Joanne Whalen, Extension IPM Specialist; email@example.com
Continue to scout fields for both alfalfa weevil and pea aphids. As alfalfa approaches harvest, the decision to cut instead of treat should be considered as a management option for alfalfa weevil. However, this option should only be used if you plan to cut shortly after you find an economic threshold level of weevils since damage can occur quickly. Cutting should only be considered as a management option if you can cut within 3- 5 days of finding an economic level. As you get close to harvest, be sure to check labels carefully for time between application and harvest.
Be sure to check for cutworm feeding as soon as plants emerge, even if an at planting insecticide or a Bt corn was used for cutworm control. Although conditions have been extremely dry for slug damage, with the predicted rains this weekend and into early next week there is always the chance that we could see damage in fields with high populations before planting. When sampling this spring, we did find a significant numbers of grey garden, marsh and banded slugs under shingle traps, especially in fields with heavy double crop stubble. Although we see more problems in corn when conditions remain cooler and soil remains wet, it is the generally during the warmer days of April when we start to see significant egg hatch. Although no thresholds are available, past experience in the Mid-Atlantic has indicated that levels of five or more grey garden slugs per square foot have indicated the potential for a problem. Be sure to read the following fact sheet from Ohio for more information on slug management: http://ohioline.osu.edu/ent-fact/pdf/0020.pdf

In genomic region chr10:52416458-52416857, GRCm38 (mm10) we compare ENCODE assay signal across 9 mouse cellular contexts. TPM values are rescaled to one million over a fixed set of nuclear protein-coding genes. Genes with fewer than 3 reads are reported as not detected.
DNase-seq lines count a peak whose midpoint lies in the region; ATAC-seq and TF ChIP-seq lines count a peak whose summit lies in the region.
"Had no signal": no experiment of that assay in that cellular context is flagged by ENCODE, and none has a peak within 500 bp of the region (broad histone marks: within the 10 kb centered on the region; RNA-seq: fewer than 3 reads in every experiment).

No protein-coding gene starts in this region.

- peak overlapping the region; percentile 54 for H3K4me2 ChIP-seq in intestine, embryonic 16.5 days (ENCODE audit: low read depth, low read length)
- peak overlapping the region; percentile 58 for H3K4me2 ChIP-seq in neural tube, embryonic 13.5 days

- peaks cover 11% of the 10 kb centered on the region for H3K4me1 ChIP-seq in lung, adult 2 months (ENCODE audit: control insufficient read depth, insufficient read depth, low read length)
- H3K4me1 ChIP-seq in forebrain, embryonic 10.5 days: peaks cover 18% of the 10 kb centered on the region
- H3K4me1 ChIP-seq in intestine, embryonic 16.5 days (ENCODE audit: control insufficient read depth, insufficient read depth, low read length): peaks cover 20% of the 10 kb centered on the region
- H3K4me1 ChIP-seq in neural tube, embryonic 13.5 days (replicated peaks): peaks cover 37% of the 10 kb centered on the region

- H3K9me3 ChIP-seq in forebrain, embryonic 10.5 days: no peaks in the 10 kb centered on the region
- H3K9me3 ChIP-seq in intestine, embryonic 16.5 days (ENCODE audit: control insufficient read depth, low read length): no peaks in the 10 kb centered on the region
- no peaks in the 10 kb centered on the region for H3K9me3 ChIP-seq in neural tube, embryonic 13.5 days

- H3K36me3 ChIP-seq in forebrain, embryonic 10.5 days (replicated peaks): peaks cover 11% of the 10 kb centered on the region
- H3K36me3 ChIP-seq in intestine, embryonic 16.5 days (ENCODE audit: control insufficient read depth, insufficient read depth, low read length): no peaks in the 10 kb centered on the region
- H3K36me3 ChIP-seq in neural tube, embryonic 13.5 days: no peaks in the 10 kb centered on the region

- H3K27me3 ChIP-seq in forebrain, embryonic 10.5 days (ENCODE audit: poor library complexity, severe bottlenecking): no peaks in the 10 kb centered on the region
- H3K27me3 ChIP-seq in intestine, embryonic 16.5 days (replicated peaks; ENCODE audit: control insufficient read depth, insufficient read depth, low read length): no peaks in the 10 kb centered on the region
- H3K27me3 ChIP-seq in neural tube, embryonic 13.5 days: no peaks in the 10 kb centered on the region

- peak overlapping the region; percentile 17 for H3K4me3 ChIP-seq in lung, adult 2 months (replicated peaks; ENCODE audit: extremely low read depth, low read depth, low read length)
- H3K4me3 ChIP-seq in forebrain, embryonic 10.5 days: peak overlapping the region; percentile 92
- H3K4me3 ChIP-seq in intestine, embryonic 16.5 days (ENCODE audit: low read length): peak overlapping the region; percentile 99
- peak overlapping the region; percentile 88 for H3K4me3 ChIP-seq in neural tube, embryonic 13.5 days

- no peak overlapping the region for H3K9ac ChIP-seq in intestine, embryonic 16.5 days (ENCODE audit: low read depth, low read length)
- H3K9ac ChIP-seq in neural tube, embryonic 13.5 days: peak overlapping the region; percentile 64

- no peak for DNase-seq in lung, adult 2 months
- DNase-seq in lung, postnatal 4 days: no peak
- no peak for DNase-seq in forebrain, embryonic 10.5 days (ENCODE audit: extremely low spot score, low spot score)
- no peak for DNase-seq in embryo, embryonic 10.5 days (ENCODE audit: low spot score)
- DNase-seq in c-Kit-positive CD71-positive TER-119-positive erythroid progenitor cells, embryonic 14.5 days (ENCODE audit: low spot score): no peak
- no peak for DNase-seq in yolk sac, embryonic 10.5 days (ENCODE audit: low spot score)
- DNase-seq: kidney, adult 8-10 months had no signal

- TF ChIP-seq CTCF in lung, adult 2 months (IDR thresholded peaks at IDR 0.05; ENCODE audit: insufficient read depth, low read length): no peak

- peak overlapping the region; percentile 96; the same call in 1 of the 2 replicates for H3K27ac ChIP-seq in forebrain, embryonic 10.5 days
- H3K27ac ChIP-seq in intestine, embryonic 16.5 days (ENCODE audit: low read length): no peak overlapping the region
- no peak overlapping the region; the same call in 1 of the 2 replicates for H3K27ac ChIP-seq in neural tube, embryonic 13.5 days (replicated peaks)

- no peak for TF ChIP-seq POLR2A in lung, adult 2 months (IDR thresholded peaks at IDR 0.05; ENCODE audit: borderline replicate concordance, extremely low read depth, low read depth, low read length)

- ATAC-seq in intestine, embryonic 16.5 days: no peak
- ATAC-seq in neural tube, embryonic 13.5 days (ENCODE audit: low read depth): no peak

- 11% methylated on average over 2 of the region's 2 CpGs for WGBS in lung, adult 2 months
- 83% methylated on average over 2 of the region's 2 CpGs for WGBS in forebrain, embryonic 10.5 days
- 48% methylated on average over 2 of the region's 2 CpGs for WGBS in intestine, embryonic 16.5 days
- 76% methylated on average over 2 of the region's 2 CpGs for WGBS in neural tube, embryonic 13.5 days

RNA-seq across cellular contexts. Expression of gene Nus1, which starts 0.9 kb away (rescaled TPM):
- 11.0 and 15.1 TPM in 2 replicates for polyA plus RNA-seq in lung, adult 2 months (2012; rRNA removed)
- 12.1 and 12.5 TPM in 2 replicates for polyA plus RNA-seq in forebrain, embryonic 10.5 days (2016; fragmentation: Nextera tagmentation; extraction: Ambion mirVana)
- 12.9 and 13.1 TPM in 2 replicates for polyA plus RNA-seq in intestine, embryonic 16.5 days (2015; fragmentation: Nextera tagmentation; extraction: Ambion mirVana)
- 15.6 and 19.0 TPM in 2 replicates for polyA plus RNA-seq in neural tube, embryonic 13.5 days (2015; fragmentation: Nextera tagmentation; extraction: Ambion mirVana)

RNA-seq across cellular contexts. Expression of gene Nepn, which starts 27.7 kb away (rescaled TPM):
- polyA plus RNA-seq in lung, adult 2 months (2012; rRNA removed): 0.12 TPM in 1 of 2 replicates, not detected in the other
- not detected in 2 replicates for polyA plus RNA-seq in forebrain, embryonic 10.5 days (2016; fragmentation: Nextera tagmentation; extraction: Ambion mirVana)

Low levels of grass sawfly and armyworm larvae can be found in fields throughout the state. As indicated last week, outbreak years most often occur when we have higher levels of local overwintering populations as well as high populations of moths migrating from the south. A recent report from Kentucky indicated that although moth captures did begin very early this year and the first several weeks appeared to be greater than the rolling 5-year average, recent counts have dropped below the 5-year average. Our first week of black light trapping shows low levels of moth activity, but only time and weekly scouting will tell if we have economic levels in our fields: http://ag.udel.edu/extension/IPM/traps/currentblttaw.html. Remember, armyworm larvae are nocturnal so look for larvae at the base of the plants during the day. As a general guideline, a treatment should be considered if you find one armyworm per foot of row for barley and 1-2 per foot of row for wheat. Since sawflies feed on the plants during the day, small sawfly larvae can often be detected early using a sweep net. However, there is no threshold for sweep net samples. Once sawfly larvae are detected, sample for larvae in 5 foot of row innerspace in 5-10 locations in a field to make a treatment decision. You will need to shake the plants to dislodge sawfly larvae that feed on the plants during the day. As a guideline, a treatment should be applied when you find 2 larvae per 5 foot of row innerspace or 0.4 larvae per foot of row. If armyworms and sawflies are present in the same field, the threshold for each should be reduced by one-half. Also, the higher rates of insecticides are needed for grass sawfly control.